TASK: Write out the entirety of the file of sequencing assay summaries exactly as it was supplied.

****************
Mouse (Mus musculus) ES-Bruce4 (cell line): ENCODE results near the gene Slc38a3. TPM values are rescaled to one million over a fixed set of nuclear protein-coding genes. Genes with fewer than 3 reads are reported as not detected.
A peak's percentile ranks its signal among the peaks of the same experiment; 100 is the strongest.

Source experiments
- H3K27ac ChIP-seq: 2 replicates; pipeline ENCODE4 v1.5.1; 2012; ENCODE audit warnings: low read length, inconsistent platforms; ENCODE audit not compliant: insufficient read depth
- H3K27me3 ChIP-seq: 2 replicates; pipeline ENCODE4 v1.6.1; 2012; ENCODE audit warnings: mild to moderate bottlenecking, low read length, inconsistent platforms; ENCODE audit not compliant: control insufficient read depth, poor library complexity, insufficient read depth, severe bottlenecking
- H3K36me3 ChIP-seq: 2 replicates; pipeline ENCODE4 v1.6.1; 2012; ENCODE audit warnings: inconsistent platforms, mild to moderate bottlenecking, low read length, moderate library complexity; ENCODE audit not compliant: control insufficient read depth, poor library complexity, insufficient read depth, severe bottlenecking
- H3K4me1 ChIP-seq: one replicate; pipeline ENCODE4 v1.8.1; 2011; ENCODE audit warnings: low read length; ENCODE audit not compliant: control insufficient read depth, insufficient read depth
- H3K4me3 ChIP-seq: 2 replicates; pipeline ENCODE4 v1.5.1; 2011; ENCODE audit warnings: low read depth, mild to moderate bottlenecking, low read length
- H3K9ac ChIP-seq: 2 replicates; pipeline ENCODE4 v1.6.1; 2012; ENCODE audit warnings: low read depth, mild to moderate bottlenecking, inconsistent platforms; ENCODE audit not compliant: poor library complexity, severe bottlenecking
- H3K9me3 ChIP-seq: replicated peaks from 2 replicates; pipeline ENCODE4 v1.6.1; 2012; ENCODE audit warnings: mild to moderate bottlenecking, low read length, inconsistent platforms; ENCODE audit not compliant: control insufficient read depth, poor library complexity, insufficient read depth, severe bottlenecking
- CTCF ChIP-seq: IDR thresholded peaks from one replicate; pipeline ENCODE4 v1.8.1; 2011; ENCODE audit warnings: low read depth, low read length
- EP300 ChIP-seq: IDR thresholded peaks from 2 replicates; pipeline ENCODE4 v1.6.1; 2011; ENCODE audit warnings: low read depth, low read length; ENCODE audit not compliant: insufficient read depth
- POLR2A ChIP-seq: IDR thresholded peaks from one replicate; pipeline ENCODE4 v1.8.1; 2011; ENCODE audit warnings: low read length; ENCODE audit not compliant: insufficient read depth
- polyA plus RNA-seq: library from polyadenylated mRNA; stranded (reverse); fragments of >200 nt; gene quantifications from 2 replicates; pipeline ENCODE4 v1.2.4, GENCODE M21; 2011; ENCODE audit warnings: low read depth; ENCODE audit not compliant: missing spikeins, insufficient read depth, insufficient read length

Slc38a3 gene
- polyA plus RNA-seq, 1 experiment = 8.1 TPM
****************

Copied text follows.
Mouse (Mus musculus) ES-Bruce4 (cell line): ENCODE results near the gene Slc38a3. TPM values are rescaled to one million over a fixed set of nuclear protein-coding genes. Genes with fewer than 3 reads are reported as not detected.
A peak's percentile ranks its signal among the peaks of the same experiment; 100 is the strongest.

Source experiments
- H3K27ac ChIP-seq: 2 replicates; pipeline ENCODE4 v1.5.1; 2012; ENCODE audit warnings: low read length, inconsistent platforms; ENCODE audit not compliant: insufficient read depth
- H3K27me3 ChIP-seq: 2 replicates; pipeline ENCODE4 v1.6.1; 2012; ENCODE audit warnings: mild to moderate bottlenecking, low read length, inconsistent platforms; ENCODE audit not compliant: control insufficient read depth, poor library complexity, insufficient read depth, severe bottlenecking
- H3K36me3 ChIP-seq: 2 replicates; pipeline ENCODE4 v1.6.1; 2012; ENCODE audit warnings: inconsistent platforms, mild to moderate bottlenecking, low read length, moderate library complexity; ENCODE audit not compliant: control insufficient read depth, poor library complexity, insufficient read depth, severe bottlenecking
- H3K4me1 ChIP-seq: one replicate; pipeline ENCODE4 v1.8.1; 2011; ENCODE audit warnings: low read length; ENCODE audit not compliant: control insufficient read depth, insufficient read depth
- H3K4me3 ChIP-seq: 2 replicates; pipeline ENCODE4 v1.5.1; 2011; ENCODE audit warnings: low read depth, mild to moderate bottlenecking, low read length
- H3K9ac ChIP-seq: 2 replicates; pipeline ENCODE4 v1.6.1; 2012; ENCODE audit warnings: low read depth, mild to moderate bottlenecking, inconsistent platforms; ENCODE audit not compliant: poor library complexity, severe bottlenecking
- H3K9me3 ChIP-seq: replicated peaks from 2 replicates; pipeline ENCODE4 v1.6.1; 2012; ENCODE audit warnings: mild to moderate bottlenecking, low read length, inconsistent platforms; ENCODE audit not compliant: control insufficient read depth, poor library complexity, insufficient read depth, severe bottlenecking
- CTCF ChIP-seq: IDR thresholded peaks from one replicate; pipeline ENCODE4 v1.8.1; 2011; ENCODE audit warnings: low read depth, low read length
- EP300 ChIP-seq: IDR thresholded peaks from 2 replicates; pipeline ENCODE4 v1.6.1; 2011; ENCODE audit warnings: low read depth, low read length; ENCODE audit not compliant: insufficient read depth
- POLR2A ChIP-seq: IDR thresholded peaks from one replicate; pipeline ENCODE4 v1.8.1; 2011; ENCODE audit warnings: low read length; ENCODE audit not compliant: insufficient read depth
- polyA plus RNA-seq: library from polyadenylated mRNA; stranded (reverse); fragments of >200 nt; gene quantifications from 2 replicates; pipeline ENCODE4 v1.2.4, GENCODE M21; 2011; ENCODE audit warnings: low read depth; ENCODE audit not compliant: missing spikeins, insufficient read depth, insufficient read length

Slc38a3 gene
- polyA plus RNA-seq, 1 experiment = 8.1 TPM